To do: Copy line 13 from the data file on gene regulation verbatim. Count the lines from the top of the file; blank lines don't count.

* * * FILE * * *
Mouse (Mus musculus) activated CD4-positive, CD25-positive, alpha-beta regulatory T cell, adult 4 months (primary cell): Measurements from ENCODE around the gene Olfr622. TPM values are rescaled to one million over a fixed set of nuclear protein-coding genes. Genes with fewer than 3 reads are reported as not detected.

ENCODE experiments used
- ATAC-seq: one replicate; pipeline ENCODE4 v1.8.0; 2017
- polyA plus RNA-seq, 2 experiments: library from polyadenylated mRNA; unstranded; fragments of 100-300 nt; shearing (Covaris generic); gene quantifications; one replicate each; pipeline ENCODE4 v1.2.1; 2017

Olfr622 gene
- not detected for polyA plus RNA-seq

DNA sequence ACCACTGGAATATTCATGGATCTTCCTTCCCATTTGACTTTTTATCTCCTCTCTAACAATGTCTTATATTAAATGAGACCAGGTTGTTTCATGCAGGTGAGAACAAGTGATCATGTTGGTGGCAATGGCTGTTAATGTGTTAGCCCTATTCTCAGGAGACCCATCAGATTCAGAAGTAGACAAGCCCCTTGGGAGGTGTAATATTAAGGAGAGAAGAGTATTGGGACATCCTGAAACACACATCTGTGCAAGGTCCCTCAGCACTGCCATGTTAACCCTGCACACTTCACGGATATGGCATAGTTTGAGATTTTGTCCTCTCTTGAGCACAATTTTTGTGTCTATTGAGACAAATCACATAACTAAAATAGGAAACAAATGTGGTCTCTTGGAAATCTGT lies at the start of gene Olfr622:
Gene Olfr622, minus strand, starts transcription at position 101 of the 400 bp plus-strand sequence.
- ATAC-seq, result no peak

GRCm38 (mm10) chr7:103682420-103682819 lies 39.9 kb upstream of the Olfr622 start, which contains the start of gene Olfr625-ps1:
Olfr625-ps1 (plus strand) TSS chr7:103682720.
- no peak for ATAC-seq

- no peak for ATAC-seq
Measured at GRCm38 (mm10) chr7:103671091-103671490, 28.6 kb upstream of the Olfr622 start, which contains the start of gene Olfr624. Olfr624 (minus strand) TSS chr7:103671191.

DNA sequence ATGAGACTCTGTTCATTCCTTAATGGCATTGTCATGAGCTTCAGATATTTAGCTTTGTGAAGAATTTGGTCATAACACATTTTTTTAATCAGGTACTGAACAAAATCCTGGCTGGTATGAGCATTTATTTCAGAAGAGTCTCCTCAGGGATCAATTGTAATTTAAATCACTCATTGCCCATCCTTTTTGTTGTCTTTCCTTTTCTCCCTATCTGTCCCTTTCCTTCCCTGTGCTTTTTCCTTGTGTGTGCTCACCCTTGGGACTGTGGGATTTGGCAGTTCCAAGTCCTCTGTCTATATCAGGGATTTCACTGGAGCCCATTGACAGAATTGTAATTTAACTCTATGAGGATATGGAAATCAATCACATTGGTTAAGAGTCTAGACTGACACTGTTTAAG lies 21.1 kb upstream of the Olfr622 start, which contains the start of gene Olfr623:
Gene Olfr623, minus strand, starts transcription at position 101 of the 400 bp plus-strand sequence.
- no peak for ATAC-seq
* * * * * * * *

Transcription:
- no peak for ATAC-seq